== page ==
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MEMO/08/248

Brussels, 17 April 2008

Eurobarometer survey measures perceptions amongst European data controllers

National laws on data protection demand good data management practices on the part of the entities that process data: the “data controllers”. These include the obligation to process data fairly and in a secure manner, and to use personal data for well-defined and legitimate purposes. National laws also guarantee a series of rights for data subjects, such as

  • the right to be informed when personal data is processed
  • the reason for such data processing
  • the right to access the data and
  • (if necessary) the right to have the data amended or deleted.
  • This Flash Eurobarometer survey on Data Protection in the EU (No 226) measures perceptions about data protection among data controllers in the 27 EU Member States.

The survey sample was selected randomly but disproportionally, according to two criteria: country and company size (20-49, 50-249, 250+). 4,835 randomly-selected “data controllers” throughout the 27 EU Member States were interviewed.

Perceptions about the current data protection legislation

  • A majority of people responsible for data protection issues within companies (56%) said they were somewhat familiar with the provisions of the data protection law. However, only 13% claimed to be very familiar with this law.
  • An equally large proportion of respondents (56%) considered the protection level offered to citizens by their respective national data protection laws as ‘medium’. Twenty-eight percent said the protection level was ‘high’ and only 11% indicated that it was ‘low’.
  • Half of the respondents in the EU believed that legislation could not cope with the increasing amount of personal information being exchanged. Only 5% of respondents thought that the existing legislation concerning data protection was very well suited.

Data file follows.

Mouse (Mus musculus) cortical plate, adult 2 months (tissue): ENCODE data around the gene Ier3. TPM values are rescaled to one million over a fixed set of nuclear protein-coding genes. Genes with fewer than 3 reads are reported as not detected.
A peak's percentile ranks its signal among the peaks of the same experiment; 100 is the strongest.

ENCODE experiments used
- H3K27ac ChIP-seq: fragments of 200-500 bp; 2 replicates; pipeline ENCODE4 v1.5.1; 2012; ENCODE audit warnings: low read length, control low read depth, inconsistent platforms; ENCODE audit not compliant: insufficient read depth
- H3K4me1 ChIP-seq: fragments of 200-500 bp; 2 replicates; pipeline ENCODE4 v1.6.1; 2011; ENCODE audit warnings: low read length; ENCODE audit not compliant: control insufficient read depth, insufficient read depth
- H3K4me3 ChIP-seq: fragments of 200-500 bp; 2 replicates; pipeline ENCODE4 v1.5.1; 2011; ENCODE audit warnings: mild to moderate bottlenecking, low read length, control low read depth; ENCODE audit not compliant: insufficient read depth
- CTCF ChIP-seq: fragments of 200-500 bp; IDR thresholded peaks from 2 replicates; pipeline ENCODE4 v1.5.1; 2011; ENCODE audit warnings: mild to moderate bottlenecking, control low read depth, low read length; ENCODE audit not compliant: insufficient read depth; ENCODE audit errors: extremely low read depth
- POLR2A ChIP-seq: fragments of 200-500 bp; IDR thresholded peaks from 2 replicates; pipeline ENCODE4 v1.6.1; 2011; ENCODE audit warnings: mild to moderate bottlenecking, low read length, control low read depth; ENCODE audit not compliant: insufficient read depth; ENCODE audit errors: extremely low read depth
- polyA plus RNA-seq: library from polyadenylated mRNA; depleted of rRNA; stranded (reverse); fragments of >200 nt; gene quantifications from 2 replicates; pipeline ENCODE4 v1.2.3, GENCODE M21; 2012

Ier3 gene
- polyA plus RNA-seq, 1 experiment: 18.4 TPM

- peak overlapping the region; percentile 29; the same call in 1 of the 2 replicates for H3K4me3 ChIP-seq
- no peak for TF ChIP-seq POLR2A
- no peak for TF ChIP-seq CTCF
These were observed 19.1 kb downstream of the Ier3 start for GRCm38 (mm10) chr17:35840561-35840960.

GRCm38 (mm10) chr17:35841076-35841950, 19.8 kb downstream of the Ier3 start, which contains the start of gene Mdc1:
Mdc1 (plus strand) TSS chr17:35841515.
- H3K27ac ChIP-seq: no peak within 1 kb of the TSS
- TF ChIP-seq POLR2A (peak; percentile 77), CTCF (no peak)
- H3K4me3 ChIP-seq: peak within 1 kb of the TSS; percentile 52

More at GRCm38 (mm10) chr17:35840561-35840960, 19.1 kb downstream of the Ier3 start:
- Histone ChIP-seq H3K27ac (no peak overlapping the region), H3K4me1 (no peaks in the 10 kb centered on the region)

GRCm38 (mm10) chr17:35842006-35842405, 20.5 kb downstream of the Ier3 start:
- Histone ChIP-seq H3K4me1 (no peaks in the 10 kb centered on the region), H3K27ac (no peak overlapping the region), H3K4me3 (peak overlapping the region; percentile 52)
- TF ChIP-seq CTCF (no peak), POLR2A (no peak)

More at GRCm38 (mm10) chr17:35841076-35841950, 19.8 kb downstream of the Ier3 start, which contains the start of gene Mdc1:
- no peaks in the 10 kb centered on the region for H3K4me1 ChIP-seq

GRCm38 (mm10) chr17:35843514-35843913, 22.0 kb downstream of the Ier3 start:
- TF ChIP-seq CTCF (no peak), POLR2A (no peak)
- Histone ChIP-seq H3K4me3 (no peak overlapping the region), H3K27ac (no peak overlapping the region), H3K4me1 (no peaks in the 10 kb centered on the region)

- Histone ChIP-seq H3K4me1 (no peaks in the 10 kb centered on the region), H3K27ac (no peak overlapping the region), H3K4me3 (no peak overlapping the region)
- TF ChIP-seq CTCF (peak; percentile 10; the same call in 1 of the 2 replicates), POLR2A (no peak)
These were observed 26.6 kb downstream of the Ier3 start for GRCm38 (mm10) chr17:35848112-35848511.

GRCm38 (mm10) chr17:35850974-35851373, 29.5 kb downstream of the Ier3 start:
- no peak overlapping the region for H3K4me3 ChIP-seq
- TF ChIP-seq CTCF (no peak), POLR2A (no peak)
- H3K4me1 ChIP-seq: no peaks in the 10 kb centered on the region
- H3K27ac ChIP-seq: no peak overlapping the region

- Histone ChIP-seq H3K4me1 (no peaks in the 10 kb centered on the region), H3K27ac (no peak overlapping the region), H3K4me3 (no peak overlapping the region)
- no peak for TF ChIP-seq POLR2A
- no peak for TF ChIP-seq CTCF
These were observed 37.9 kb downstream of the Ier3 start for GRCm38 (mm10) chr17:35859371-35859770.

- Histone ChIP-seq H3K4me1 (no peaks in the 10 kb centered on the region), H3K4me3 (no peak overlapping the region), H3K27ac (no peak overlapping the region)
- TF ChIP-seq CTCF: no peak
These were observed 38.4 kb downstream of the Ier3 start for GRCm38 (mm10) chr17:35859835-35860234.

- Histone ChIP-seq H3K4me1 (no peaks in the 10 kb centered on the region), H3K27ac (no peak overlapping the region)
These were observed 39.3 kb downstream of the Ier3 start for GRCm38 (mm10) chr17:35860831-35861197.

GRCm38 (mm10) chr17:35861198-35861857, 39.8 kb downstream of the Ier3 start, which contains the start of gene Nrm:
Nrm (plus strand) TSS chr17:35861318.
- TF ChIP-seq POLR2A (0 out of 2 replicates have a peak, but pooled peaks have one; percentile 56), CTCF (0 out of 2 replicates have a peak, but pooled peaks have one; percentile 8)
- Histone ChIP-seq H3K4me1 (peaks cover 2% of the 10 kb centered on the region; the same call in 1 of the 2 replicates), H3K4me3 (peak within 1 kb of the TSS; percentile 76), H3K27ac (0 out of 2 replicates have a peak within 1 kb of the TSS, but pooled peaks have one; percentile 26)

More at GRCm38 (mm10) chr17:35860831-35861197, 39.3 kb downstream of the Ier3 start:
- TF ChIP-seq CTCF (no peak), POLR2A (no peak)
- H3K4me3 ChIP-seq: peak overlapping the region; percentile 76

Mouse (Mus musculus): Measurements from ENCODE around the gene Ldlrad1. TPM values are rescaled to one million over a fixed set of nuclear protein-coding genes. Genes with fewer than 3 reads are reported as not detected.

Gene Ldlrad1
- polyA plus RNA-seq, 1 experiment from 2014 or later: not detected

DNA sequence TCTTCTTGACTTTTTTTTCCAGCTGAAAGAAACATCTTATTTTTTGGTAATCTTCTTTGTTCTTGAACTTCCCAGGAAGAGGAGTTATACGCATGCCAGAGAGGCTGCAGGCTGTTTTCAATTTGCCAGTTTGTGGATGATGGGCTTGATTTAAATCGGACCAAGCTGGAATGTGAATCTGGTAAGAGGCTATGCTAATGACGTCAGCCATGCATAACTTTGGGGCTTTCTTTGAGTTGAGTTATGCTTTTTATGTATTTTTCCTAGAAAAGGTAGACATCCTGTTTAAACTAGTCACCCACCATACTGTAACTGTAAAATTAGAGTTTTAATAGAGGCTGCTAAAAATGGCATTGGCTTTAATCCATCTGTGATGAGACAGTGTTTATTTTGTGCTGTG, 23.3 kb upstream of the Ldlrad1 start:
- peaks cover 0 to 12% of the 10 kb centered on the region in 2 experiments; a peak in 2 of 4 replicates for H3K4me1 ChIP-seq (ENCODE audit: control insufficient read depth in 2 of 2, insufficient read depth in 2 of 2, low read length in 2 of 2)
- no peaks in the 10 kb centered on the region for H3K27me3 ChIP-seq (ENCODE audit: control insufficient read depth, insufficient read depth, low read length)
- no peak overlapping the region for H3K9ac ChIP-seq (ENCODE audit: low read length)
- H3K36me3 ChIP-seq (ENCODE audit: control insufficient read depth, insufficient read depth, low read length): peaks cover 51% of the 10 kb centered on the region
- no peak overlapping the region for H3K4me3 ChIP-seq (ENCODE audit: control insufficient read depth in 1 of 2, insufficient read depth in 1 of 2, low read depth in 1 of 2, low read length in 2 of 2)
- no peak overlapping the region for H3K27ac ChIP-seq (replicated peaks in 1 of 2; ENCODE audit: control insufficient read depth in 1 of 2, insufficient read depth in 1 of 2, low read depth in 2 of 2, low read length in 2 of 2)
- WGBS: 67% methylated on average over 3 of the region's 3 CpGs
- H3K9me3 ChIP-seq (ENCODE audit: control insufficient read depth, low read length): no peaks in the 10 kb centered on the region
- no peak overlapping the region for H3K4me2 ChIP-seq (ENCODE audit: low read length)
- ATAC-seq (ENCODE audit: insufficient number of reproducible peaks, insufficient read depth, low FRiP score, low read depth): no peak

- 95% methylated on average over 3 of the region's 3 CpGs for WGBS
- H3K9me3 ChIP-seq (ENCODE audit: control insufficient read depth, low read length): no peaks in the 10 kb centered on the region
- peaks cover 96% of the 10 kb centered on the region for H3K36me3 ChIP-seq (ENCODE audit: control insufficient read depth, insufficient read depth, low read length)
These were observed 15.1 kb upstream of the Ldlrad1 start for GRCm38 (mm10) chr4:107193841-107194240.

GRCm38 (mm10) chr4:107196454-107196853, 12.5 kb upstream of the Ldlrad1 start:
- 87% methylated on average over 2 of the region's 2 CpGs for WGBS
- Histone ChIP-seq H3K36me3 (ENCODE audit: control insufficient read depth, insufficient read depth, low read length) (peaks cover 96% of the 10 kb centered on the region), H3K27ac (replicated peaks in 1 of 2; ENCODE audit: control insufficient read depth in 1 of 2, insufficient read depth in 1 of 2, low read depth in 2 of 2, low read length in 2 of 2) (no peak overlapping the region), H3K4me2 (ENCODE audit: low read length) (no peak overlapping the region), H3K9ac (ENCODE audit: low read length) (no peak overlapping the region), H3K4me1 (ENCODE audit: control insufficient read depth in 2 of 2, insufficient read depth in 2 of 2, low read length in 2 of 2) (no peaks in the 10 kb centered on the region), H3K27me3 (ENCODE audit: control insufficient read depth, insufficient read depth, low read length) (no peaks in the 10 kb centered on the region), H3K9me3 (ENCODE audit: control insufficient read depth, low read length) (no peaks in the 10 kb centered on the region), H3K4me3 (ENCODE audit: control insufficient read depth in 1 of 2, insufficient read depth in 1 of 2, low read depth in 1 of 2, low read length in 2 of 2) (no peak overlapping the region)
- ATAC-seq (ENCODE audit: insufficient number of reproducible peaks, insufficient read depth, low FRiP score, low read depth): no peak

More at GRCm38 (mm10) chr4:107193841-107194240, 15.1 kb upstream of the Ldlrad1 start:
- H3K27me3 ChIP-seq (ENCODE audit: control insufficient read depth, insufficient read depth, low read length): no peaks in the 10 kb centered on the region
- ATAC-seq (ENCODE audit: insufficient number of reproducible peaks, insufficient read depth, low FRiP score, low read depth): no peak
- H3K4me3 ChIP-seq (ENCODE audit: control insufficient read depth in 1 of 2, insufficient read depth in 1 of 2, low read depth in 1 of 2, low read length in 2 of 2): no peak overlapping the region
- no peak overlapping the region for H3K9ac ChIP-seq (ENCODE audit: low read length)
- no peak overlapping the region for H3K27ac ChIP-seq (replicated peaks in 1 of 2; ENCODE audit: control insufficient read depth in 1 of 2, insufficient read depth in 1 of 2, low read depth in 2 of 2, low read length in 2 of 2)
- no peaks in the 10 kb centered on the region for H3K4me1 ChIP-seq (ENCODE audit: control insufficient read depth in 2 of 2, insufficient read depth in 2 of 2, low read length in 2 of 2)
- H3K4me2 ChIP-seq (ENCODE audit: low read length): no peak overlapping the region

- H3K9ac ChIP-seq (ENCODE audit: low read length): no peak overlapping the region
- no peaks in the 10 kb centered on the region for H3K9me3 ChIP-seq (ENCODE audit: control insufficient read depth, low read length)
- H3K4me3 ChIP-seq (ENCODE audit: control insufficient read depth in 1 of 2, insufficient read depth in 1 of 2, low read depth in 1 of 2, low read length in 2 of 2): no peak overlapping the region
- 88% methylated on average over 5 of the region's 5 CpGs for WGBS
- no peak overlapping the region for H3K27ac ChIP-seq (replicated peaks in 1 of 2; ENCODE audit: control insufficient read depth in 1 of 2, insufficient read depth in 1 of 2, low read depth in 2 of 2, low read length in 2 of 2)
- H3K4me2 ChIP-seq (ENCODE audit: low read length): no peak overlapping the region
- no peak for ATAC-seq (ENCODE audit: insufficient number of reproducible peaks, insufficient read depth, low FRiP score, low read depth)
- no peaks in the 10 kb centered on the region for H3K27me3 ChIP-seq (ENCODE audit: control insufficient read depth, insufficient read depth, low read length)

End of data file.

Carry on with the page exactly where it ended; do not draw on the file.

• Individuals responsible for data protection issues generally made a positive evaluation of the requirements of the data protection laws: 91% rather agreed that the requirements of the data protection law were necessary in order to guarantee a high level of protection for consumers and the fundamental rights of citizens, only 35% thought that the requirements of the data protection law were too strict and 28% believed that the requirements of the data protection law were unnecessary except for certain sectors of activity.
  • Concerning the implementation and interpretation of the national data protection laws across the EU, opinions were divided: 38% agreed there was sufficient harmonisation of data protection laws – across Member States – to allow personal data to be freely exchanged within the EU, compared to 33% who did not agree; a third (33%) thought that the data protection law was interpreted and applied more rigorously in their country than in other Member States, while a quarter (25%) said the opposite.
  • A significant group of respondents were not able to judge if Member States’ data protection laws were adequately harmonised (29%) or found it extremely difficult to assess whether their national data protection laws had been introduced more rigorously than in other Member States (42%).

In-house practices relating to data protection and personal data transfer

The usage of privacy enhancing technologies (PETs)

  • More or less half of the data controllers interviewed throughout the EU (52%) stated that they used Privacy Enhancing Technologies (PETs) in their company. Fourteen percent said that PETs were not used because they had never heard of them.

Transfer of personal data via the Internet